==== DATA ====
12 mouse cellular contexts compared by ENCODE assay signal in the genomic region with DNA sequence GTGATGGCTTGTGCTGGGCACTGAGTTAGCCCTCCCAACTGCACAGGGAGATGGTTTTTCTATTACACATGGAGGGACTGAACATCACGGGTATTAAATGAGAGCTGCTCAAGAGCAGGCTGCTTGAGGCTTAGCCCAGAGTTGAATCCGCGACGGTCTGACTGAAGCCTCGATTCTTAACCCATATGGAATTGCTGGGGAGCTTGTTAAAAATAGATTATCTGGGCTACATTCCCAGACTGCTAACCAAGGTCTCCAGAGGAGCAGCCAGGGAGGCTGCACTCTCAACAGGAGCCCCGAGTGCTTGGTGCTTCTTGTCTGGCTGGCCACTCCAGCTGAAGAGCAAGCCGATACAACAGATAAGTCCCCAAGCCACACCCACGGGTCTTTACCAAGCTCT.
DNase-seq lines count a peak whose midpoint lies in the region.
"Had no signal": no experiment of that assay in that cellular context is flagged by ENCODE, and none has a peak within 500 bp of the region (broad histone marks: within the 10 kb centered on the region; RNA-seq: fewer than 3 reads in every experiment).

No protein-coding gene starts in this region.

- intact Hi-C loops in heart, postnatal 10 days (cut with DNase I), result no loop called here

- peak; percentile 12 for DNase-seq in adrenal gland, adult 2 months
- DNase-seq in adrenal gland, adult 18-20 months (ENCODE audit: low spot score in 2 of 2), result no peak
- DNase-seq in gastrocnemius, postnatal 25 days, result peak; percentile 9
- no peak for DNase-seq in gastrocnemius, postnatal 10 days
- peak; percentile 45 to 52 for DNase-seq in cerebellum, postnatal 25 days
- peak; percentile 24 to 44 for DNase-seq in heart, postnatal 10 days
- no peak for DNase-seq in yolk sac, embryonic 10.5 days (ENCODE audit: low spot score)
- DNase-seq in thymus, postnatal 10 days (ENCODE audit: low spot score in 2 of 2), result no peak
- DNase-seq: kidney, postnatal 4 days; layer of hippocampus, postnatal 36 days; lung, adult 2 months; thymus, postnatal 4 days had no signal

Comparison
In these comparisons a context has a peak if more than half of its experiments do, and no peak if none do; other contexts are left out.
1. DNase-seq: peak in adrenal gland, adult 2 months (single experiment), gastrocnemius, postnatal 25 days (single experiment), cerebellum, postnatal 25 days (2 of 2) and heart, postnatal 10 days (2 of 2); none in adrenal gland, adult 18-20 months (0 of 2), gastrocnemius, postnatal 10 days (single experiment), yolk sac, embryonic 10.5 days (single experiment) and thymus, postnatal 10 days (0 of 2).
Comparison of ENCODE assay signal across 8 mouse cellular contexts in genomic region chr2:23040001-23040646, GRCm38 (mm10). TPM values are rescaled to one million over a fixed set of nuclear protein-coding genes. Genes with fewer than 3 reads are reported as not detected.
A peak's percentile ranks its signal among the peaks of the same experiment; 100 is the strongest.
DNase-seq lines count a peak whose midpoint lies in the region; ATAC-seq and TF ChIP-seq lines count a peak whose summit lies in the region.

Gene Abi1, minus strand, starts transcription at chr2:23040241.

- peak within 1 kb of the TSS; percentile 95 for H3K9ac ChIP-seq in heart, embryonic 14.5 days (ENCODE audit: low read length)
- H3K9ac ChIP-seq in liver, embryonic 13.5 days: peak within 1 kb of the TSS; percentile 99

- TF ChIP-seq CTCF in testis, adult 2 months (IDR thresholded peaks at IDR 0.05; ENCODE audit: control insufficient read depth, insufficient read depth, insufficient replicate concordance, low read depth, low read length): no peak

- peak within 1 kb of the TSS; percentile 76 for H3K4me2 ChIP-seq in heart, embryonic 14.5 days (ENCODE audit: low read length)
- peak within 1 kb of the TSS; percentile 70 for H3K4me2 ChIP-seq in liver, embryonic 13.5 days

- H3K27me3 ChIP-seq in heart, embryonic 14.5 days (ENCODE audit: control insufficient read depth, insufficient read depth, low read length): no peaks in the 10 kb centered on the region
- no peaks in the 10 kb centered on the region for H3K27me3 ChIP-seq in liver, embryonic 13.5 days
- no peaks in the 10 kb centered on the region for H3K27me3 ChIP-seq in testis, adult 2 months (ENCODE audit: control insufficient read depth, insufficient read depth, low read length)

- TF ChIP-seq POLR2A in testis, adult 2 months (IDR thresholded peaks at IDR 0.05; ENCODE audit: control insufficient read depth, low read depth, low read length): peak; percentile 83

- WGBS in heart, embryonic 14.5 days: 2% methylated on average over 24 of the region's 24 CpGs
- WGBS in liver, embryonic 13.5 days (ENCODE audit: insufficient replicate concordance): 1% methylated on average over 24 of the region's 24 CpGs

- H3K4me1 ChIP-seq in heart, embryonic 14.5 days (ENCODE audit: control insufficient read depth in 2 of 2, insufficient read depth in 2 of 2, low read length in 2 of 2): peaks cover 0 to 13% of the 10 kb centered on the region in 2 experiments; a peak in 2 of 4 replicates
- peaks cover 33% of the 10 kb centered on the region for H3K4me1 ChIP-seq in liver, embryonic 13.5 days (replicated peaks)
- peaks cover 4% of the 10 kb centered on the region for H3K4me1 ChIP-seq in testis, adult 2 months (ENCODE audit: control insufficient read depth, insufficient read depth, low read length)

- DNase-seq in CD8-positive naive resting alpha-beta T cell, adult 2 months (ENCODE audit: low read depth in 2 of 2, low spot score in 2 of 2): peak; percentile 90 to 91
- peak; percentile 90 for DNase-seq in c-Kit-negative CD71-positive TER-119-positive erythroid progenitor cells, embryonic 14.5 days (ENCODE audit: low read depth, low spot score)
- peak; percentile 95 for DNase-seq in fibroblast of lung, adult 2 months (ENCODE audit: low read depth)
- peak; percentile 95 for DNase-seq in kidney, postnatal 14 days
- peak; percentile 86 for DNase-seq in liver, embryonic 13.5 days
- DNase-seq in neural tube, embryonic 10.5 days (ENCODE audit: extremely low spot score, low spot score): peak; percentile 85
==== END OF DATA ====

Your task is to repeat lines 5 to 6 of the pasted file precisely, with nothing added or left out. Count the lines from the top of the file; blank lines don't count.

- intact Hi-C loops in heart, postnatal 10 days (cut with DNase I), result no loop called here

- peak; percentile 12 for DNase-seq in adrenal gland, adult 2 months